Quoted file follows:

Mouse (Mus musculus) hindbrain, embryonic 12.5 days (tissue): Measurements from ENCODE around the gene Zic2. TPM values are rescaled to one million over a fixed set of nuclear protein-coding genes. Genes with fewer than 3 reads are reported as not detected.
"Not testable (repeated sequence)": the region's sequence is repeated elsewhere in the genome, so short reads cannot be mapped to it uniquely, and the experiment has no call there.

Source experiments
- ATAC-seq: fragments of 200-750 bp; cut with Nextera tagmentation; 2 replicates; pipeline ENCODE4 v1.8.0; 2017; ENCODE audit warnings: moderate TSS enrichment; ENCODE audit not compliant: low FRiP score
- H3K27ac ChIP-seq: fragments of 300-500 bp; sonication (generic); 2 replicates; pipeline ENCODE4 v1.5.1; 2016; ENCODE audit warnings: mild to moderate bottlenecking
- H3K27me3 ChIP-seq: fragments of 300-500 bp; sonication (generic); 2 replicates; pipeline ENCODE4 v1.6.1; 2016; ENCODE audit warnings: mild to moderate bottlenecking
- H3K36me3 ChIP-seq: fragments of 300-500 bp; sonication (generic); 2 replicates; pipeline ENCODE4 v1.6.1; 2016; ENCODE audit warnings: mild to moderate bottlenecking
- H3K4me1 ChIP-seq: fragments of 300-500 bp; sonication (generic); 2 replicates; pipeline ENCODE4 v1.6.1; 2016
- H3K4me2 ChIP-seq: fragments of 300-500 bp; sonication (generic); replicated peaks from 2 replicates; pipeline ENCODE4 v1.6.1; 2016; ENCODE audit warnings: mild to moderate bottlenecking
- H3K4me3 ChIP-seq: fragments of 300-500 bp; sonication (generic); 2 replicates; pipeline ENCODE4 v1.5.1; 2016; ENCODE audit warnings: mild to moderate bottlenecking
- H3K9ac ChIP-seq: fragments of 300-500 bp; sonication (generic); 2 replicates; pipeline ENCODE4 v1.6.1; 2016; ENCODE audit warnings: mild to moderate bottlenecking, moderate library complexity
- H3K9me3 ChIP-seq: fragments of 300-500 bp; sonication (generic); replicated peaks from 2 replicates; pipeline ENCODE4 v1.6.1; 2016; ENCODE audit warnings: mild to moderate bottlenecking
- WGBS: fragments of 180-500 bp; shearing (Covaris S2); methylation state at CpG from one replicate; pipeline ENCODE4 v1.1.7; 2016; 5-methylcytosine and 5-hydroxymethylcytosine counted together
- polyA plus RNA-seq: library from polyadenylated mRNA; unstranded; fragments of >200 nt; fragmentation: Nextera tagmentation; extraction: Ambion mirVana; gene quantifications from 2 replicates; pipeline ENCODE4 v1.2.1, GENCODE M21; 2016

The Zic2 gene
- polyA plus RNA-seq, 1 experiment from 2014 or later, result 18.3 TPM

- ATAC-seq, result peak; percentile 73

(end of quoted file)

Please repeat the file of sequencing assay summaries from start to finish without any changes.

Mouse (Mus musculus) hindbrain, embryonic 12.5 days (tissue): Measurements from ENCODE around the gene Zic2. TPM values are rescaled to one million over a fixed set of nuclear protein-coding genes. Genes with fewer than 3 reads are reported as not detected.
"Not testable (repeated sequence)": the region's sequence is repeated elsewhere in the genome, so short reads cannot be mapped to it uniquely, and the experiment has no call there.

Source experiments
- ATAC-seq: fragments of 200-750 bp; cut with Nextera tagmentation; 2 replicates; pipeline ENCODE4 v1.8.0; 2017; ENCODE audit warnings: moderate TSS enrichment; ENCODE audit not compliant: low FRiP score
- H3K27ac ChIP-seq: fragments of 300-500 bp; sonication (generic); 2 replicates; pipeline ENCODE4 v1.5.1; 2016; ENCODE audit warnings: mild to moderate bottlenecking
- H3K27me3 ChIP-seq: fragments of 300-500 bp; sonication (generic); 2 replicates; pipeline ENCODE4 v1.6.1; 2016; ENCODE audit warnings: mild to moderate bottlenecking
- H3K36me3 ChIP-seq: fragments of 300-500 bp; sonication (generic); 2 replicates; pipeline ENCODE4 v1.6.1; 2016; ENCODE audit warnings: mild to moderate bottlenecking
- H3K4me1 ChIP-seq: fragments of 300-500 bp; sonication (generic); 2 replicates; pipeline ENCODE4 v1.6.1; 2016
- H3K4me2 ChIP-seq: fragments of 300-500 bp; sonication (generic); replicated peaks from 2 replicates; pipeline ENCODE4 v1.6.1; 2016; ENCODE audit warnings: mild to moderate bottlenecking
- H3K4me3 ChIP-seq: fragments of 300-500 bp; sonication (generic); 2 replicates; pipeline ENCODE4 v1.5.1; 2016; ENCODE audit warnings: mild to moderate bottlenecking
- H3K9ac ChIP-seq: fragments of 300-500 bp; sonication (generic); 2 replicates; pipeline ENCODE4 v1.6.1; 2016; ENCODE audit warnings: mild to moderate bottlenecking, moderate library complexity
- H3K9me3 ChIP-seq: fragments of 300-500 bp; sonication (generic); replicated peaks from 2 replicates; pipeline ENCODE4 v1.6.1; 2016; ENCODE audit warnings: mild to moderate bottlenecking
- WGBS: fragments of 180-500 bp; shearing (Covaris S2); methylation state at CpG from one replicate; pipeline ENCODE4 v1.1.7; 2016; 5-methylcytosine and 5-hydroxymethylcytosine counted together
- polyA plus RNA-seq: library from polyadenylated mRNA; unstranded; fragments of >200 nt; fragmentation: Nextera tagmentation; extraction: Ambion mirVana; gene quantifications from 2 replicates; pipeline ENCODE4 v1.2.1, GENCODE M21; 2016

The Zic2 gene
- polyA plus RNA-seq, 1 experiment from 2014 or later, result 18.3 TPM

- ATAC-seq, result peak; percentile 73